I’m currently at the National Taiwan University in Taipei, Taiwan for intensive Chinese language study with the Chinese Language Division of the university’s language center as well as the International Chinese Language Program (ICLP). These programs are important to my training as an aspiring diplomat, as it is my dream to become a skilled spokesperson when communicating U.S. policy towards Asia and forging relationships across Greater China. In addition to language learning, I have also pursued internships related to my study of Taiwan with the American Chamber of Commerce in Taipei and Ketagalan Media, a media outlet uncovering the latest stories happening in Taiwan, focusing on Taiwanese history, politics, and culture. I assisted with the Publications Department and strategic communications at AmCham Taipei, and I am currently translating for Ketagalan Media. These activities enhance and support one of the main purposes of a Boren Fellowship: learning to communicate across cultures as well as analyzing economic, political, religious, and global perspectives in Taiwan.

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Internship at AmCham Taipei offered the opportunity to meet AIT Director, Kin Moy.

On top of school and work, I had the opportunity to travel to many places in Taiwan, including Jiufen, Yilan, and Tamsui. Another place worth noting is probably Smangus, an aboriginal Atayal tribe and the most remote aboriginal village in Taiwan. The beautiful natural surroundings of the village only complement the fact that the people of Smangus have adopted a communitarian system where every adult receives the same monthly salary from the elders, in order to preserve their culture. Observing their way of life has been fascinating and I hope to increase my travel to other places in Taiwan to hear their stories. Tainan (the former capital) and Kaohsiung (the second largest city of the island) are on the list. Engaging with the different people of Taiwan and getting their perspectives on politics and identity is very important to me as an international affairs professional focusing on Taiwan. As Taiwan recently went through an election on January 16, 2016, electing its first woman president and a legislature mostly composed of the opposition party, the status quo could change in cross-Strait relations, and the U.S.-Taiwan-China relationship will be interesting to observe in the upcoming months. I feel grateful to be here in Taiwan to do that, and I am thankful to represent The George Washington University’s Elliott School of International Affairs as a Boren Fellow.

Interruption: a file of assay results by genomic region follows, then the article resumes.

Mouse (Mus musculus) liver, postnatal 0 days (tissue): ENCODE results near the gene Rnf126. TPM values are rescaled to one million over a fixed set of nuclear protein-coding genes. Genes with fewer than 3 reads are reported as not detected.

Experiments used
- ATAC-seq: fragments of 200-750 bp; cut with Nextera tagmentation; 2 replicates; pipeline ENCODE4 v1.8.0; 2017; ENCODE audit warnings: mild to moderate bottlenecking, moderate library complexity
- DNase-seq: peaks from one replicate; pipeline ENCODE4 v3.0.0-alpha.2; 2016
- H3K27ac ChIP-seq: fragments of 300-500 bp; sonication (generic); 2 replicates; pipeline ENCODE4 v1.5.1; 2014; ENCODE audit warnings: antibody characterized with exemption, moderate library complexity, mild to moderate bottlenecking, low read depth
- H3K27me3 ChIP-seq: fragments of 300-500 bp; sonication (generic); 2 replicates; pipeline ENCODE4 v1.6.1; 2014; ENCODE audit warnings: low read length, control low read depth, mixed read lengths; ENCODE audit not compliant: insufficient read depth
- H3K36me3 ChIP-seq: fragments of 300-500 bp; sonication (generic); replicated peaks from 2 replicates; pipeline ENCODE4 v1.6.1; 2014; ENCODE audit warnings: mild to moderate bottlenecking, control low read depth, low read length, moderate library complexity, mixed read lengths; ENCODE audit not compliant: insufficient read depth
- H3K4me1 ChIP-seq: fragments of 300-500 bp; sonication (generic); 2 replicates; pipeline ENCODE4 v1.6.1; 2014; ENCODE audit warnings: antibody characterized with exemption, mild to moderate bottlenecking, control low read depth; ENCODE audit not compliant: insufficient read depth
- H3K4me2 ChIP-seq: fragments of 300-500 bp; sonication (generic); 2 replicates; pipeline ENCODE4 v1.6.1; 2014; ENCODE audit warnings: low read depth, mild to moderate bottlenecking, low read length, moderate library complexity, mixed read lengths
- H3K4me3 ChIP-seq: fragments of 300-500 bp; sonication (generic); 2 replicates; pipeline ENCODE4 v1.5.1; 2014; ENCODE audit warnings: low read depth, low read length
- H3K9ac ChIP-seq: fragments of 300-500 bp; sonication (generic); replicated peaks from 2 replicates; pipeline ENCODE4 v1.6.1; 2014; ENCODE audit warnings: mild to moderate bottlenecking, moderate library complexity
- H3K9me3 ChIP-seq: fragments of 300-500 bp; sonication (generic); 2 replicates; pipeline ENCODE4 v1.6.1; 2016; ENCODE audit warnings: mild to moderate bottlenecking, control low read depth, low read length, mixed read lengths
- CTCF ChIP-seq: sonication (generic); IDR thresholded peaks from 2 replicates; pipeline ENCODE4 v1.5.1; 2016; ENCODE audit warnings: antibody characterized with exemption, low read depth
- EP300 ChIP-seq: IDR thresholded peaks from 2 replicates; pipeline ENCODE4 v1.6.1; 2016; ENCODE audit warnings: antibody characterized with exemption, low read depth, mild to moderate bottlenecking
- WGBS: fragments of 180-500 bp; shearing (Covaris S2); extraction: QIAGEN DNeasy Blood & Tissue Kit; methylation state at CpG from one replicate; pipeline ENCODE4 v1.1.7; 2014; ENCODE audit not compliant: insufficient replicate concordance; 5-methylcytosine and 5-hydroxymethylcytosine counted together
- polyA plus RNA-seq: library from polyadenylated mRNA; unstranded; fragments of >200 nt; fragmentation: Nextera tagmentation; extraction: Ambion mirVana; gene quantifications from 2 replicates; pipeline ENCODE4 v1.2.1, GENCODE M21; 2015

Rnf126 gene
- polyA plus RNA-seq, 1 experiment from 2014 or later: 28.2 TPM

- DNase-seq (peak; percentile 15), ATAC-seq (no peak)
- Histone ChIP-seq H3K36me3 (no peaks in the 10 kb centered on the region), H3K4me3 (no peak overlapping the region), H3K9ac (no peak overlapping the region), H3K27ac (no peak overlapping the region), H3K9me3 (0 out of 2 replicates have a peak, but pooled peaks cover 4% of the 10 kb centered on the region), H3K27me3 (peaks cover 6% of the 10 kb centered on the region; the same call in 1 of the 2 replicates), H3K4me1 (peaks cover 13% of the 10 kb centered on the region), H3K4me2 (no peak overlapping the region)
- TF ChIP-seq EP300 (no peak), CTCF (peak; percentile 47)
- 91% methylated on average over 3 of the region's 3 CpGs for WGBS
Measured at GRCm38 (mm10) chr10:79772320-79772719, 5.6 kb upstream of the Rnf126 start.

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A visit to Smangus, Taiwan.

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With the other two Boren Fellows (2015-16) in Taipei, near National Taiwan University.

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Choosing the Right School (We hope you choose Elliott!)

It’s been a pleasure working with all of our applicants these past few weeks and we are excited to meet our incoming fall 2016 class soon! As you weigh your options and decide on the best fit school, we wanted to encourage you to engage with the Elliott School.

Below is a list of ten things you can do to help you make your admission decision or to learn about Elliott:

  • RSVP for Online Admitted Student Day on April 5th, an invitation will be sent by email.

 

  • RSVP for Admitted Student Day on April 8th, an invitation will be sent by email.

 

  • Attend an Elliott School Graduate Information Session, RSVP here.

 

 

  • Sit in on an Elliott School Class. Fill out this form to view a complete class visit list.

 

  • Attend a Regional Reception! You will receive an invite via email if we are going to be in your area.

 

  • The Elliott School hosts hundreds of events! Sign up for the ESIA Events Notifications, be sure to click the subscribe button on the top right of the calendar, and attend an event!

 

  • Schedule an appointment with graduate admissions if you cannot make it to an information session. We can also help coordinate a meeting with a program director or program assistant! This can be very helpful in exploring academic interests.

 

  • Check your email frequently. We will be sending a lot of great information about our school and programs.

 

  • Everyone who has been admitted received a program director letter in their email account. Each program director lists current students (and in some cases alumni) for you to reach out to. We highly encourage you to engage with current students and alumni in order to see what life is like as an Elliott School student, and what life is lack after being an Elliott School student. If you would like contact information for other alumni or current students, feel free to email us and we can put you in touch!

 

 

We look forward to welcoming you to campus!